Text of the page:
RATHAUS: Piano Sonatas Nos. 1 & 3. SHOSTAKOVICH: Piano Sonatas Nos. 1 & 2 / Vladimir Stoupel, pno / CAvi-Music 8553976D
These are the kind of CDs I live for: works I did not previously have in my collection, played by a renowned and well-respected pianist. I tend to like Karol Rathaus’ music a bit more than that of Shostakovich—to me, Shosty whined and complained too much in his music—but both were clearly outstanding musicians although poor Rathaus has yet to receive his just due.
Just a few minutes into Rathaus’ Sonata No. 1 (1920) and you realize how much he was influenced, at this point, by the Russian school, particularly Scriabin. His use of pentatonic scales and extended chords are so much in the Scriabin vernacular that you might almost be fooled into thinking this was a piece by the Russian master. Interestingly, it was written as his entrance exam into Franz Schreker’s class at the Berlin Hochschule für Musik, which he passed with flying colors. The sonata was even published by Universal Edition, with whom Rathaus signed a 10-year contract. Despite its indebtedness to Scriabin, Rathaus made some advances on the Russian’s style, using free tonality in places and quite complex polyphony. Yet even so, the lyrical second movement is quite haunting in its pentatonic way. Oddly, it is the “Scherzo” that is disappointingly slow and the most Romantic of all four movements.
Yet from the opening notes of the Third Sonata, which dates from 1927, is already breaking free from the Romantic formulism of the First while still retaining elements of Scriabin. As Stoupel points out in the liner notes, Rathaus went Scriabin one step further by doing away with time signatures, thus he can “make the measures as long or short as he wants.” And yet, the score still contains barlines, probably to illustrate to the prospective performer that this is still music. And Rathaus continued to use chromaticism and pentatonic scales, particularly in the third-movement fugue.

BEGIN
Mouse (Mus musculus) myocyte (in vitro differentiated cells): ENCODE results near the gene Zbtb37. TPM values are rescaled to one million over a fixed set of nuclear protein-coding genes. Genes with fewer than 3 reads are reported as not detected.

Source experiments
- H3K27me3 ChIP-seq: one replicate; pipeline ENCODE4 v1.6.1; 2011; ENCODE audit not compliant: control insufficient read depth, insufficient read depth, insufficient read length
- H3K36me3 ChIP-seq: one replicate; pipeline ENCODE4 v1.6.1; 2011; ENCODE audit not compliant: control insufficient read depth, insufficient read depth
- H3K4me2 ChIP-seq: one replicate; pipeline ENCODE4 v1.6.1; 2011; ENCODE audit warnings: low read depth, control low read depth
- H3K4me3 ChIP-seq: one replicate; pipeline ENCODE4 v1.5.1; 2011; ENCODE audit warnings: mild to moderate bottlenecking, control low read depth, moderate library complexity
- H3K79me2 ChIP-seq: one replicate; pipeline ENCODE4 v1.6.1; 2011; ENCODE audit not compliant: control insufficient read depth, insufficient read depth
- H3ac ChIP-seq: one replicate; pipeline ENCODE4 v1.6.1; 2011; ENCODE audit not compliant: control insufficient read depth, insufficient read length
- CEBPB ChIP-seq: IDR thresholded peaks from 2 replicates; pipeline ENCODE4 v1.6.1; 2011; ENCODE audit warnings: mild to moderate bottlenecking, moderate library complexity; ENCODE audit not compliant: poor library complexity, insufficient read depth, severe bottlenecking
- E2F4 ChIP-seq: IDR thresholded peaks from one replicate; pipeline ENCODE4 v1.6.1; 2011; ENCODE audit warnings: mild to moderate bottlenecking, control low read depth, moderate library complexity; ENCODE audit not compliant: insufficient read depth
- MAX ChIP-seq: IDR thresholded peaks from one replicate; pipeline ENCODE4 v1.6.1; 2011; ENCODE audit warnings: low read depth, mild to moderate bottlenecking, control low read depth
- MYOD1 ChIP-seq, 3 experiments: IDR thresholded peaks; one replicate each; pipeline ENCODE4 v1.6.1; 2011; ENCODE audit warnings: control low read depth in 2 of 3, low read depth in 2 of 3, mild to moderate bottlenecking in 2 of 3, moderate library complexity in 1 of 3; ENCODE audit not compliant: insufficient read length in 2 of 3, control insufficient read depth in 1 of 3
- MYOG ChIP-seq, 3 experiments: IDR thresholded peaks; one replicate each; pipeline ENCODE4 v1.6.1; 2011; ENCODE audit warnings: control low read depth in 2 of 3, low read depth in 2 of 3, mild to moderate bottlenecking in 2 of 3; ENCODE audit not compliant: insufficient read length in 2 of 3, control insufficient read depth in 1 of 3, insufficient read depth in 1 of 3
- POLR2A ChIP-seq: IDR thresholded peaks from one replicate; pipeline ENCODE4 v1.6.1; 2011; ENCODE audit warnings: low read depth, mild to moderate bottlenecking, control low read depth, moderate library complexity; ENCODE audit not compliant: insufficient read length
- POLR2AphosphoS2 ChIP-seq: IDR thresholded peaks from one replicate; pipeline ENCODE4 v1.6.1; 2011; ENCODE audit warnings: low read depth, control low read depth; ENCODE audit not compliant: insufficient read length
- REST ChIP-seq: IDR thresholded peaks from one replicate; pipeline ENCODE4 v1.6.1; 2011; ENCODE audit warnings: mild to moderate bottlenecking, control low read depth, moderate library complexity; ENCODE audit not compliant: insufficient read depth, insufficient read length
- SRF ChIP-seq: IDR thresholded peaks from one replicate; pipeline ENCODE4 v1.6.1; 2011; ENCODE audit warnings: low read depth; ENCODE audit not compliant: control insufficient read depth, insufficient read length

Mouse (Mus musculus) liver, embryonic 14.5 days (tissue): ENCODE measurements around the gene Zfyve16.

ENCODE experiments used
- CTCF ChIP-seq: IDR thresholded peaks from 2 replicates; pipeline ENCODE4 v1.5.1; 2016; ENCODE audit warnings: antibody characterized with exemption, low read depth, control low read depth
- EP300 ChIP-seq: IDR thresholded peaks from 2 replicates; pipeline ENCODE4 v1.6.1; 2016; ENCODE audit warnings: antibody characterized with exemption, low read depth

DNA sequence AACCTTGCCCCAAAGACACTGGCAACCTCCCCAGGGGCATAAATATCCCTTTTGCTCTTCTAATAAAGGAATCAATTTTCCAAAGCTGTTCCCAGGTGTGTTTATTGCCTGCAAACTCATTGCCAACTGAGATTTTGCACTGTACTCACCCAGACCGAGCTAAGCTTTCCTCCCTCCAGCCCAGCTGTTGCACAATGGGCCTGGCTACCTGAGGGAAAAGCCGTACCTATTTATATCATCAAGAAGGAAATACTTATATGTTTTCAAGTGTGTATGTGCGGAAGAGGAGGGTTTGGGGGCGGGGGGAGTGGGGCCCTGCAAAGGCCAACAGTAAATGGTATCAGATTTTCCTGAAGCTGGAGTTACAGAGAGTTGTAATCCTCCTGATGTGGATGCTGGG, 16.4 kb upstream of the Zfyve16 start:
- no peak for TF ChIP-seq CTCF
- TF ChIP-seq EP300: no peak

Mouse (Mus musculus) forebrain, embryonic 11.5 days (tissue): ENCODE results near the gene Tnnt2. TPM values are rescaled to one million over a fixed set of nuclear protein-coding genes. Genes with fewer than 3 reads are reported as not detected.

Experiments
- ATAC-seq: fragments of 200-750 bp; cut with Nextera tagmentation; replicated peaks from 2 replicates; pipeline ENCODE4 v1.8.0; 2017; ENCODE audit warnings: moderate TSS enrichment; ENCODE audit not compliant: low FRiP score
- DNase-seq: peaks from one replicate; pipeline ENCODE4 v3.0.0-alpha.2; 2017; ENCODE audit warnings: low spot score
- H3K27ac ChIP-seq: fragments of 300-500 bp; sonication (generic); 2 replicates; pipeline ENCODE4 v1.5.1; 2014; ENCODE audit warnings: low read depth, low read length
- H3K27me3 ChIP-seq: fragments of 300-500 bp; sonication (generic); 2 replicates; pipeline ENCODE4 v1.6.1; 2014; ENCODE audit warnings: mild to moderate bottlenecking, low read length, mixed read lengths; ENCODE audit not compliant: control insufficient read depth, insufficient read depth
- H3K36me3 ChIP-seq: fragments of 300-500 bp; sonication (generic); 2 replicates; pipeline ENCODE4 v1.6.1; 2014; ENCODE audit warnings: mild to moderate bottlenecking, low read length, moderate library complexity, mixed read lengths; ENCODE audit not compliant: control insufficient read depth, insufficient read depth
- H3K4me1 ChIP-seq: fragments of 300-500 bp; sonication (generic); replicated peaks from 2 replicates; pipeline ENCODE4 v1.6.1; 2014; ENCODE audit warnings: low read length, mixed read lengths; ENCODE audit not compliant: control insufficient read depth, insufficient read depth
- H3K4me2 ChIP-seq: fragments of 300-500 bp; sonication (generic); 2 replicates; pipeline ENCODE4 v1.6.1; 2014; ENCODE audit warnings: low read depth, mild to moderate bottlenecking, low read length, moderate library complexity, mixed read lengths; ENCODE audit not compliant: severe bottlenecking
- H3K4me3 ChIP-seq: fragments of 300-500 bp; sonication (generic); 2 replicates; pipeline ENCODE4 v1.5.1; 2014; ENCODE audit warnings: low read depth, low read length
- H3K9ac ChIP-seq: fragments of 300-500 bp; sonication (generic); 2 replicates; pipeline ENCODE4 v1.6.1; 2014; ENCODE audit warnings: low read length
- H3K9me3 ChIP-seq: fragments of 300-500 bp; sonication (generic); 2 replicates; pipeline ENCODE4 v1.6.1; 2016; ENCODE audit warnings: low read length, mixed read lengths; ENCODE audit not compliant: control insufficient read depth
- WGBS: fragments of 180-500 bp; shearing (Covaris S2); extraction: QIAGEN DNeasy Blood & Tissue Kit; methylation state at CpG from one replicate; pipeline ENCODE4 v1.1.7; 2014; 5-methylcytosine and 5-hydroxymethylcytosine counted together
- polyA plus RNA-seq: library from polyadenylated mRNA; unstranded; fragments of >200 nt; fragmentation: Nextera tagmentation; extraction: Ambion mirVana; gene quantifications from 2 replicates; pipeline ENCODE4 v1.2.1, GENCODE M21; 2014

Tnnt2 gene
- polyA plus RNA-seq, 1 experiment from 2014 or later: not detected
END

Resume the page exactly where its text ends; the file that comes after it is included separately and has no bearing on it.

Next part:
Oddly, the Shostakovich First Sonata sounds just as modernistic and innovative, perhaps more so, than Rathaus’ Third. The composer is all over the place in regards to extended chords and chromatic harmony; it almost sounds like a piece by Bartók and one by Stravinsky played together at the same time. Yet the young composer already had a firm grasp of structure, and there is an ironic march theme in the midst of the first movement that sounds like something from The Age of Gold. (It always amazes me how many composers toyed with pentatonic scales and extended chords during the 1920s.)
As Stoupel points out in the notes, Shostakovich’s Second Piano Sonata, premiered in 1943, is clearly more conventional. The Soviet Bureau of Culture had knocked much of the innovation out of him; the music here is tamer, in places almost like film music, yet in places one is aware that this was written by a fine composer. In the reprise of the first movement, for instance, Shostakovich brings the first and second themes together in a very clever manner. In this music, too, we hear the composer’s familiar biting irony, giving listeners the sense that he knew he was being censored and wanted you to know that he wasn’t happy about it. This irony continues into the second movement, although here the composer shows us some interesting tricks with suspended chords in which he subtly shifts the harmony.
The second-movement “Largo” moves at a snail’s pace, almost coming to a complete stop at several points. Stoupel calls it “an extended swan song,” rather a dire comment for a composer who was only 35 years old at the time, but Shostakovich had been sleeping in the hallway of his apartment for several years, expecting the KGB to come and arrest him in the middle of the night.
This is an interesting program, expertly played.
—© 2020 Lynn René Bayley
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